By Matt Hudson and Joey Nelson
Matt Hudson and Joey Nelson are the founders of Trivi.al, a new IOS game launching in late June 2012. Trivi.al is a social trivia game where users build IQ points by competing against their friends and others in asynchronous trivia contests.
As we prepare for the launch of Trivi.al, we’re tweaking data reports to analyze our beta testers. The goal: optimize the app for higher user engagement. When we first started we had no idea what the numbers were going to tell us; we didn’t know what we didn’t know because we’d never done this before. Now, we have 5 months of data that has helped us alter the interface, make improvements in game play and predict revenue. This is the kind of data, of course, that is imperative to running our business.
Most of us have been accustomed to using Google Analytics for dissecting websites, but for mobile apps the tools are different. When we first started this we felt like we were staring over the edge of a giant black analytic abyss. We were asking questions like, “What metrics do we measure?” and, “What metrics are most critical for the success/failure of the app?” and, “Who can help us with these answers?”
These two tools are far superior to anything else we’ve seen on the market within a small development shop’s budget and, fortunately, they’re easy to implement. With Apsalar we’re able to define all the events we want to track in the app, and then use their web dashboard to build all the funnels, cohorts and analysis we need. The staff at Apsalar has been fantastic at helping us understand their platform, which helped us ramp up quickly. Our evangelist, Ted, was great at answering our questions and walking us through the many scenarios and customization requests we had.
At first, terms like DAU, MAU, ARPU, LTV, CTR, CVR and CPI made our heads spin. We read everything we could find to understand the terms and their application in the app. We highly recommend reading “Social Game Design: Monetization Methods & Mechanics,” as this was practically our bible—one of the authors worked on projects like Halo, Call of Duty and SSX.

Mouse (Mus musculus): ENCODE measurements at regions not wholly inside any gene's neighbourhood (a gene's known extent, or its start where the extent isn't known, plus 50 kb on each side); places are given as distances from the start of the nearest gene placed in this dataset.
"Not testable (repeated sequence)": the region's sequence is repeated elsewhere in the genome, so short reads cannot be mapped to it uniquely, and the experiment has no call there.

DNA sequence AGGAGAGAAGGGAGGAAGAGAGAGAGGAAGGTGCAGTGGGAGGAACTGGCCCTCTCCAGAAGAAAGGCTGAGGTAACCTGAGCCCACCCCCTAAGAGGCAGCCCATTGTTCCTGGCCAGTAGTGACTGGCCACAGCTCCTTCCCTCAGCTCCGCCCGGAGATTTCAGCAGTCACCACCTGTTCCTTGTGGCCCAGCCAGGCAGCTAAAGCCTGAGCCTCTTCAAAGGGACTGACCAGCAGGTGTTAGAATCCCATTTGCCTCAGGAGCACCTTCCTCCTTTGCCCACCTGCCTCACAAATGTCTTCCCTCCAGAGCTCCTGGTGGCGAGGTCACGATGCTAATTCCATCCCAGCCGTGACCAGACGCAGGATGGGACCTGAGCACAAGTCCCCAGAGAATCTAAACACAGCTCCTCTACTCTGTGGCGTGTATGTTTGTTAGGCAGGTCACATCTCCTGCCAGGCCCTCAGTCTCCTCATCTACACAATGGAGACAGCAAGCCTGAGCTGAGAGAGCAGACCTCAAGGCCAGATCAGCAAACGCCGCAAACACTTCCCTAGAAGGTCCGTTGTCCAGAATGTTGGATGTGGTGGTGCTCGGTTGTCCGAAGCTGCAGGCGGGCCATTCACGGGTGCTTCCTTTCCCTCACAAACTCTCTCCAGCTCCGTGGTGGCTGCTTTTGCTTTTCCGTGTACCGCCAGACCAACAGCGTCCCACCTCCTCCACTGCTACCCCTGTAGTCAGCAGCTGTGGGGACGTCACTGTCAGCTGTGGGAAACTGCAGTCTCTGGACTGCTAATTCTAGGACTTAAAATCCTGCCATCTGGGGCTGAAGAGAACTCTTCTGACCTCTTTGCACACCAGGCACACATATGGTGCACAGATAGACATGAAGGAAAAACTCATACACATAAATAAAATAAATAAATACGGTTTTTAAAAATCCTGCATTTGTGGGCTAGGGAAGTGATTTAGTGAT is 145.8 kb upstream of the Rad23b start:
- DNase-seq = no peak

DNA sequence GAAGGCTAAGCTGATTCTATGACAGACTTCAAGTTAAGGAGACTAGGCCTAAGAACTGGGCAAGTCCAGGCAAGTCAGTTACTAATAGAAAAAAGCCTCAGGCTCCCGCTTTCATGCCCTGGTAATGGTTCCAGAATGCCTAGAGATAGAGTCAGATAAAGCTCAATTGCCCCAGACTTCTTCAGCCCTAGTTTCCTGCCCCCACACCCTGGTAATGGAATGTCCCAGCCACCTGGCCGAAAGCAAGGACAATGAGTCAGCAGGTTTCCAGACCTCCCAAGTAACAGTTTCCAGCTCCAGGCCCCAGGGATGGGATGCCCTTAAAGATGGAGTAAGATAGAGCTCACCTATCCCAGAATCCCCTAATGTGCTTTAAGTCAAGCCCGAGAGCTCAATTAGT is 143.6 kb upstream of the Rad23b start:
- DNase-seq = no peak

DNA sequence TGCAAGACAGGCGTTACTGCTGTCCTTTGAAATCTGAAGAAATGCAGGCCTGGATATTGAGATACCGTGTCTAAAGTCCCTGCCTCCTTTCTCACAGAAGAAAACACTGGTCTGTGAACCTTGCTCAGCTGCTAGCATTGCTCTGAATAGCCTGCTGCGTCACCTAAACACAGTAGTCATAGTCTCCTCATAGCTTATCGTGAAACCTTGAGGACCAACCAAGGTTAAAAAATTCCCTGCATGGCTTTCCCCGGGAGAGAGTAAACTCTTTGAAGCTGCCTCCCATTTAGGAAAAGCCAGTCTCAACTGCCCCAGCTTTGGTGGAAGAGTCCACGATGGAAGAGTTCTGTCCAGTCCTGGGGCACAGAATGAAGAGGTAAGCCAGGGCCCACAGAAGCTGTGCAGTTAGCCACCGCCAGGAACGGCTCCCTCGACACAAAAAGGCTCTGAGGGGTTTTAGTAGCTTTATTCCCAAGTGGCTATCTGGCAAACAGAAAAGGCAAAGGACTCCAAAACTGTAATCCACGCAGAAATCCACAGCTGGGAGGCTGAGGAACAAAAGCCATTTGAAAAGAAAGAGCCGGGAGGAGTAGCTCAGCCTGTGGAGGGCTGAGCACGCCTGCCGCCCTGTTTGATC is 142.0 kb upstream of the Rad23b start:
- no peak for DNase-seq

Once you have a grasp on these terms, it’s easy to use a combination of Apsalar and TestFlight Live to understand things like Life Time Value (LTV) and Average Revenue Per User (ARPU). You can segment these data points over time with cohorts and/or in relation to flows through your funnels. Most of our questions in Apsalar revolved around these metrics, which told us more about out product than the vanity metrics did. Cohorts we’re fantastic as we were able to see defined users over a period of time. We were able to look at users who played the app on day 1 and then what they did on day 7, day 14 and so on. This helped us tweak the app for acquisition and retention.
We want to build a product that keeps users engaged and coming back, so understanding things in the UI or code that causes them to drop off is important. This is where funnels are instrumental: users are far more valuable to the experience and ecosystem if they are playing through multiple rounds. We discovered many things via data about our game that resonated with users. These allowed us to expand upon or integrate features to create an improved gaming experience.
TestFlight has been one of the best apps we’ve used in mobile development. Great job, guys! Many others feel the same way. They’ve built an outstanding app deployment solution. If I had to criticize the app, I’d like to see them reduce the 3-step install process, but aside from that it totally rocks.
If you’re a new developer and you have questions, drop us a line and we’ll gladly share our insights.